The celebration of the divine bash of Rakhi is essentially emblazed by dulcet Indian rituals. On the prime day of “Raksha Bandhan”, both the sister and the brother deck up themselves in the ethnic Indian garbs of Sari or Salwar Kameez and Pyajama Kurta or Punjabi Pyjama. They meet up, generally at parents’ house or at the house of the brother in the welcome presence of their parents, grandparents and other important elderly relatives. The brother and sister then sit face-to-face and the sister, at first, performs the beatific custom of “Aarti” wherein she revolves, with all the piety, for three times, a metal plate garnished with sweets, an enlightened candle or lamp and the blessed cord of Rakhi. “Aarti” is followed by the blessed praxis of “Tilak” at which, the sister graces her brother’s forehead with a colorful mark of vermillion and rice titled by Hindus as the “Tilak”. The prime observance of “Raksha Bandhan” follows the ritual of “Tilak”. After tying the Rakhi, if the brother is an elder one, then the sister touches her brother’s feet and avows to pray for the fortune and felicity of her brother for lifetime and the brother in return blesses his sister with the oath of being there for her in her every need during his lifetime. With the same sublime vows of each, if the sister is the elder one then the brother touches her feet with affirmation of adherence to her and the sister blesses him with heart-rendered heed for him. A candied ending to these solemn practices is made by realizing the sweet protocol of “Mooh Mitha” through which the brother-sister duet feed each other by their own hands a bite or two of sweets. The winsome episode of bestowing one’s brother with titillating presents and correspondingly showering the loving sister with fetching gifts is also an informal but prime affair of this heyday. Such enticing is the veneration of one of the most austere and ornate festivals of India - “Raksha Bandhan”.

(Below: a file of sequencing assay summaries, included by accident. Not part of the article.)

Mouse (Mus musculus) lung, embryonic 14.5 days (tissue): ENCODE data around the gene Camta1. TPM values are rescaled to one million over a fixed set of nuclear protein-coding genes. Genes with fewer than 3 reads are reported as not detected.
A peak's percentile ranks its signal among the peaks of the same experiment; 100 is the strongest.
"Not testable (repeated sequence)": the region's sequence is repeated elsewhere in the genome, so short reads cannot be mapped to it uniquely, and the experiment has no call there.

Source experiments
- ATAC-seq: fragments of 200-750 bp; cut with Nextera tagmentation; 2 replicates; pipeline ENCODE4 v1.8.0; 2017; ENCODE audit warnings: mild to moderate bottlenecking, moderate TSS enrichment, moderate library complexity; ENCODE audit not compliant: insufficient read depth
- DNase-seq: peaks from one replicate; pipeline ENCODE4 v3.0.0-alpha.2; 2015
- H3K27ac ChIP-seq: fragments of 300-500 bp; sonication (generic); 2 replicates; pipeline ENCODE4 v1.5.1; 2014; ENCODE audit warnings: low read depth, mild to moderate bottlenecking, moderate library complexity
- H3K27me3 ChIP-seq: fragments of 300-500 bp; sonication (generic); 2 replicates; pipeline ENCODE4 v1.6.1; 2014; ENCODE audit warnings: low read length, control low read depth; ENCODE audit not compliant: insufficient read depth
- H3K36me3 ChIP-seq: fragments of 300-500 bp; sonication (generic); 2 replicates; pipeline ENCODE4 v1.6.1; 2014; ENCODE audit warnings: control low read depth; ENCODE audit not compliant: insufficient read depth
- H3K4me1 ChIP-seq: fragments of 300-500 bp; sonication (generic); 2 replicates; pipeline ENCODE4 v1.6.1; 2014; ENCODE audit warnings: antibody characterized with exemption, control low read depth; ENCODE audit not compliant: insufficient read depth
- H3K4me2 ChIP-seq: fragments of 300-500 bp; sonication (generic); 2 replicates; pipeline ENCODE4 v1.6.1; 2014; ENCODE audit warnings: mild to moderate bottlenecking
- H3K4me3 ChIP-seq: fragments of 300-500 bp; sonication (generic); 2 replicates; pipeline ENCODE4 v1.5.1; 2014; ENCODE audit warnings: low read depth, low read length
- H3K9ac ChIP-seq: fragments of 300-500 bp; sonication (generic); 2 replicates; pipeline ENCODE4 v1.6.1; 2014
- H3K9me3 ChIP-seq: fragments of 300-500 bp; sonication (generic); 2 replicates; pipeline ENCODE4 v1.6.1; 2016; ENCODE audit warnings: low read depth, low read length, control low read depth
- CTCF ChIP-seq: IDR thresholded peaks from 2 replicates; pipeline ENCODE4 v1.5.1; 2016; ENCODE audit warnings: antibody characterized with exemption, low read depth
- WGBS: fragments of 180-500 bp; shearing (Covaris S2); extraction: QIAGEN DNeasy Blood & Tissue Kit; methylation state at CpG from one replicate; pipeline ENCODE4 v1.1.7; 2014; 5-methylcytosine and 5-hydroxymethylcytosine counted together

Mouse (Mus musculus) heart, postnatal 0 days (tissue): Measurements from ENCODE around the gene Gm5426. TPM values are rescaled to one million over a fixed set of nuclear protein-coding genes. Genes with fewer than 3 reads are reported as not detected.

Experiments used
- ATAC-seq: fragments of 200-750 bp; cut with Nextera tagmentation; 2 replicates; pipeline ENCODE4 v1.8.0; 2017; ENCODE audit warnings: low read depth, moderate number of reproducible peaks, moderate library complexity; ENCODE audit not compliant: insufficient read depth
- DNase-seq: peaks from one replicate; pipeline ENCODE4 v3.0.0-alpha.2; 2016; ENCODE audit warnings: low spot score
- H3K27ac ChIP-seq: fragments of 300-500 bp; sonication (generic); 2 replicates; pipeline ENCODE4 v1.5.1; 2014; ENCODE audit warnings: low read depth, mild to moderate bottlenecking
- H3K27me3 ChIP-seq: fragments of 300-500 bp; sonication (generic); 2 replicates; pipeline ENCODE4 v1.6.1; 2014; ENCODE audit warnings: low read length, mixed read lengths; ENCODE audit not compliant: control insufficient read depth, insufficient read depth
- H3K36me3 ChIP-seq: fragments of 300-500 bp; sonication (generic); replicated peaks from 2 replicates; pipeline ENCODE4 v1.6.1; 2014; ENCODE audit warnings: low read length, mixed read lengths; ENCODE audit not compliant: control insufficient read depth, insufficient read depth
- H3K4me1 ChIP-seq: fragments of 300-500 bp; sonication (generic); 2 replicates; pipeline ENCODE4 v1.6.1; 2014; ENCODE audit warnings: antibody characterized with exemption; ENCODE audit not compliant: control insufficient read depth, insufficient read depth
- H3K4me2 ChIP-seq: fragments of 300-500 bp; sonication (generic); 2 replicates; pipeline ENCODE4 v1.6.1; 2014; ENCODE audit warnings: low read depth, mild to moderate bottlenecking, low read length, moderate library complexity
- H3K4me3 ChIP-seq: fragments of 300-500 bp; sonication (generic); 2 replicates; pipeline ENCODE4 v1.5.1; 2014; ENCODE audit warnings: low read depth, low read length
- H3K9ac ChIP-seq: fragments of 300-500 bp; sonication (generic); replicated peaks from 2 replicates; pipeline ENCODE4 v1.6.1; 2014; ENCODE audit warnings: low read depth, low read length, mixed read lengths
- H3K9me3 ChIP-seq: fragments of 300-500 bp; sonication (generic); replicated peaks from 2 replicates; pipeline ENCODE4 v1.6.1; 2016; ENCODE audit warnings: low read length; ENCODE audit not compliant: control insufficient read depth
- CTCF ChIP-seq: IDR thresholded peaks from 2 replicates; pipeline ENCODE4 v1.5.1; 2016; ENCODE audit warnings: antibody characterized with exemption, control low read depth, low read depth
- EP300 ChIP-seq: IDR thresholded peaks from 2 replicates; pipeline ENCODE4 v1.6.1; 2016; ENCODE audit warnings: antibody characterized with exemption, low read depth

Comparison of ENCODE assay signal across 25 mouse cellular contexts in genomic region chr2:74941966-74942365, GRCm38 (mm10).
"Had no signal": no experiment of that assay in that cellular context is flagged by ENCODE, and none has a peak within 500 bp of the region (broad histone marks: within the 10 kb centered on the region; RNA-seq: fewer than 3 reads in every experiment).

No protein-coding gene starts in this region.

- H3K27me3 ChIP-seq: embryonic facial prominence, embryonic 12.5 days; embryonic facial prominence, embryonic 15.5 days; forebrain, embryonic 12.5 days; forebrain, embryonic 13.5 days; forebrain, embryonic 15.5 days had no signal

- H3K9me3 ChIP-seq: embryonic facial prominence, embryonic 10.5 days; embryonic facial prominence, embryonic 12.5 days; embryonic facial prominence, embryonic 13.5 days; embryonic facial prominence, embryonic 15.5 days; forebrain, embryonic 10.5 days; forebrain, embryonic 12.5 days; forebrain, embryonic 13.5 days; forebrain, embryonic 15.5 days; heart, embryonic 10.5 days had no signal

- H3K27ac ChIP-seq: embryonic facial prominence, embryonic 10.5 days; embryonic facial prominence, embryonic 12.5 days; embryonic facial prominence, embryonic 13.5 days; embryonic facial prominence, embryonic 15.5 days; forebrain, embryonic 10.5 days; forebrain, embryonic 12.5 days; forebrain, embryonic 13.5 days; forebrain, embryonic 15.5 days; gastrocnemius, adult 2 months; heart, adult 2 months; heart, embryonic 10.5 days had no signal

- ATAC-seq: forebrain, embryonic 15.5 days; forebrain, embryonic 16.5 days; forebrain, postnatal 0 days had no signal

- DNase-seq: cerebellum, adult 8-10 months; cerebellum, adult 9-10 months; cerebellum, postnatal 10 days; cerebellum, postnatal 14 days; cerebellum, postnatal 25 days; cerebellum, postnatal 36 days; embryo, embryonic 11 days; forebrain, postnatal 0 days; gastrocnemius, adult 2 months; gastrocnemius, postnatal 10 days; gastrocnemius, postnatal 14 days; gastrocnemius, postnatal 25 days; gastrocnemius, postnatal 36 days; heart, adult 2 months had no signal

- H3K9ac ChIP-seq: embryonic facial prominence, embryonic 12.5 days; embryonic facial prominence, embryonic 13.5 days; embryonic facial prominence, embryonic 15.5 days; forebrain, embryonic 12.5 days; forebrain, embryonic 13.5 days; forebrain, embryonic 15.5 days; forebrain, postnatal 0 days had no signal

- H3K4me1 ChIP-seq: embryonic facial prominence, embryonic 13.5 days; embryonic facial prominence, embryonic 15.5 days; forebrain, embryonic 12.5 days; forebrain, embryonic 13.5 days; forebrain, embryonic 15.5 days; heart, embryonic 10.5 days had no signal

The aforementioned praxes being the cardinal elements of the celebration of “Raksha Bandhan”, some riveting evolutions have made their way in this exquisite commemoration as time has moved on. For instance, the Rakhi or “Rakhadi” (as is known in Indian Colloquial Language), in the past, used to be of simple orange and yellow knitted strings---which has, with the pace of time, changed into Rakhis made of fluffy cotton, 'zari' paper, tinsel, beads etc, Rakhis like Rakhi with Cartoon Characters (for baby brothers), Musical Rakhi, Rakhi with Metal Chain, Rakhi with plating of Gold/Silver/Diamond, Bracelet Rakhi (a typical bracelet designed in the pattern of a Rakhi), Rudraksha Rakhi (made of the “Rudraksha” seed) and myriad of such engagingly innovative “Rakhadis”. Similarly, welcome changes have also got introduced in electing Rakhi special souvenirs for one’s brother or one’s sister. Whereas in the past, “Raksha Bandhan” gifts encompassed mainly garments and jewelries, modern day preferences of brothers and sisters range from cosmetics, perfumes, watches, auto gears, DVDs, books, Rakhi exclusive Greetings Cards with touchy phrases inscribed within, tempting chocolate assortments and so on. Variations have further arrived in the pattern of time-spending among “Bhais and “Behens” (Indian term for brothers and sisters) during the spell of “Raksha Bandhan”. During old times, quality time-spending signified the brother and sister enjoying a home-cooked savory meal and chatting and reminiscing revered childhood memories at the cozy comfort of home. But the modern generation bro-sis duets opt for, after the proper realization of the “Raksha Bandhan” ceremony, going out for shopping, movie-watching, eating out and outdoor merry-making. Thus has changed the dynamics of the traditionally trig “Raksha Bandhan” conviviality in India, with the fundamental fervor of coherence and caring remaining same and certain throughout the times.

Celebrated with utmost earnestness and deep-felt zeal mainly in the states of Uttar Pradesh, West Bengal and Orissa, the carousal of Rakhi is, however, recognized with much sincerity and devotion throughout India. A virtuous garb of the ethereal and eternal fraternal feel thriving among human race’s two opposite genders, covers the whole India during the pious bout of “Raksha Bandhan”.